UNICEF Executive Director, Anthony Lake
Few things irritate adolescents more than being told what to do – or how to think.
Their need for independence is not only emotional. Adolescence is a critical developmental phase of life, a time during which children acquire the social skills they need to thrive as adults.
Just as critically, it is also the time in which their brains develop – or fail to develop – in a way that enables them to reach their full potential in life.
We already know that in the earliest years of childhood, children’s brains form neural connections at a rate never to be repeated. This is the first window of opportunity to influence the development of children’s brains through nutrition, stimulation and protection from violence and other harms.
But a growing body of scientific knowledge shows that experience and environment also combine with genetics to shape the brains of adolescents. This presents a second, crucially important window of opportunity to influence the development of children’s brains – and thus, their futures.
In 2016, UNICEF hosted The Adolescent Brain: A second window of opportunity, a symposium that brought together experts in adolescent neuroscience to discuss this emerging science and how we can apply it to support all adolescents – but especially those already facing risks to their well-being, including poverty, deprivation, conflict and crisis.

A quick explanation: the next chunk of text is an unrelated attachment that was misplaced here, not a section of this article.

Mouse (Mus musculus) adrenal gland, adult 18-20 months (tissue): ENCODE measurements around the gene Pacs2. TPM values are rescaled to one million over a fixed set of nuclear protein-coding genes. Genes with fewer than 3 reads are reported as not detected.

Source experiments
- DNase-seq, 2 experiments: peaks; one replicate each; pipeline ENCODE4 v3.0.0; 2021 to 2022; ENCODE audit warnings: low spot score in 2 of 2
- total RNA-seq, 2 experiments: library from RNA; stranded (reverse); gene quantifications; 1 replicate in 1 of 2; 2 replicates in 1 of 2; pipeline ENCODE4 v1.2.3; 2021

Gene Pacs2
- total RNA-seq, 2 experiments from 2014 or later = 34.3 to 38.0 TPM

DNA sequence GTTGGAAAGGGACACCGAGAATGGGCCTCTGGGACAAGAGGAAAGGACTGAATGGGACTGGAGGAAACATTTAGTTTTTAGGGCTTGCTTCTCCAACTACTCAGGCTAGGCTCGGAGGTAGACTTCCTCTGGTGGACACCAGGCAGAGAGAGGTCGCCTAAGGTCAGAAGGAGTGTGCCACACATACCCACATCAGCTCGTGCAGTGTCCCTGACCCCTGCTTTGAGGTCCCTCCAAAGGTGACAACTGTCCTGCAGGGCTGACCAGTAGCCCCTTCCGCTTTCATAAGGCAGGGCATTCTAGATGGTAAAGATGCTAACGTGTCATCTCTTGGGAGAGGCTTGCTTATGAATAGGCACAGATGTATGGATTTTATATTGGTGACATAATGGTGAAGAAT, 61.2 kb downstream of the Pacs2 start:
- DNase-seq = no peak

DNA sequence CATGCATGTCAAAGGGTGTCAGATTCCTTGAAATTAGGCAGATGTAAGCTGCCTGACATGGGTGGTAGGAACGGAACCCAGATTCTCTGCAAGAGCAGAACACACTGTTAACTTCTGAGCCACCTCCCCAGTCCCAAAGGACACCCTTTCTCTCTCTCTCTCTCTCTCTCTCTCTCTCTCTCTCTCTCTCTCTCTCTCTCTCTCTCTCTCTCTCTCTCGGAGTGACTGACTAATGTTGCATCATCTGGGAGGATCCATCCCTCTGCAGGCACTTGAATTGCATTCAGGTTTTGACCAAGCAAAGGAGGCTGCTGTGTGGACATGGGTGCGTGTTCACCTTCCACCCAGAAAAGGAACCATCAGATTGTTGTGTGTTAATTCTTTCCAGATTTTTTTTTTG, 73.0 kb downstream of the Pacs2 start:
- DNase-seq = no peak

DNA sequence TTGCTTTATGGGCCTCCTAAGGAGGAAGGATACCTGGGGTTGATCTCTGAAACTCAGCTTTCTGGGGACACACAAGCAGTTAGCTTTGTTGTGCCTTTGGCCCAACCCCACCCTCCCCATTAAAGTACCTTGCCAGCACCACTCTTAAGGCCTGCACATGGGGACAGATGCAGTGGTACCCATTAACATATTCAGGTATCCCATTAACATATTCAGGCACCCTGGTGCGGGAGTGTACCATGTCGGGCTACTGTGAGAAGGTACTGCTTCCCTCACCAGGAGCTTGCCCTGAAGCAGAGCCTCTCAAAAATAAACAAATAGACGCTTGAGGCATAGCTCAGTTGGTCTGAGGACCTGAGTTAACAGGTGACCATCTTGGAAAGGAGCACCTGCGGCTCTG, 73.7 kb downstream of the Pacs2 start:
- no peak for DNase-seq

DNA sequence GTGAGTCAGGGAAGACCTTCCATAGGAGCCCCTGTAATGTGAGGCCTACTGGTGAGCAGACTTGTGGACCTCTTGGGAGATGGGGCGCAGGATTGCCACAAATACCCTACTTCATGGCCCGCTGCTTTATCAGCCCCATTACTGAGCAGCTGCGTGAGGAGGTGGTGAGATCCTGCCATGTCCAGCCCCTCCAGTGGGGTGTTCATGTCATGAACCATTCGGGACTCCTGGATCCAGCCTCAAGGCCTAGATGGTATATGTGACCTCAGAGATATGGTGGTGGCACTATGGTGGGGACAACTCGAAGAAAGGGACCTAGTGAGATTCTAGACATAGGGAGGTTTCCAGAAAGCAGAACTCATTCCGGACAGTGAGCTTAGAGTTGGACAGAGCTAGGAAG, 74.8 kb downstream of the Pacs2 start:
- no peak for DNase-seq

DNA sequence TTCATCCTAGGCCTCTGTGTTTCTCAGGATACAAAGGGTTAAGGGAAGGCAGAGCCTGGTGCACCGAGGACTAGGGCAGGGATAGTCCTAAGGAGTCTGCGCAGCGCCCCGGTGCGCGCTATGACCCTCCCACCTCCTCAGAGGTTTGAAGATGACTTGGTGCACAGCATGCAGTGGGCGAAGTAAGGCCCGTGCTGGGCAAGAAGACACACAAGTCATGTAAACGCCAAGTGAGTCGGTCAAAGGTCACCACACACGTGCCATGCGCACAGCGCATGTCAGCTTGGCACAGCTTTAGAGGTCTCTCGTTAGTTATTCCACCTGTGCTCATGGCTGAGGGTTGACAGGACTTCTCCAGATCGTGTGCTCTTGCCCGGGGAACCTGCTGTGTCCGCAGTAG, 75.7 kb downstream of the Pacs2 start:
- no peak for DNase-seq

The articles in this compendium elaborate on some of the ideas shared at the symposium. Together, they provide a broad view of the dynamic interactions among physical, sexual and brain development that take place during adolescence. They highlight some of the risks to optimal development – including toxic stress, which can interfere with the formation of brain connections, and other vulnerabilities unique to the onset of puberty and independence.
They also point to the opportunities for developing interventions that can build on earlier investments in child development – consolidating gains and even offsetting the effects of deficits and traumas experienced earlier in childhood. Evidence shows that practical approaches – including safe and secure environments, or the presence of a caring adult – can help counteract the effects of trauma and lay a better foundation for optimal development.
The symposium also highlighted the importance of greater collaboration between the scientific research community and development professionals to develop and implement policies and programmes that apply the new science – something we at UNICEF will explore more concretely with partners in the months and years ahead.
With 1.2 billion adolescents in the world today, all of us have a stake in helping them to reach their full potential. For today’s independence-seeking adolescent is tomorrow’s doctor. Tomorrow’s teacher. Tomorrow’s worker. Tomorrow’s leader.
Their future is the future of our world.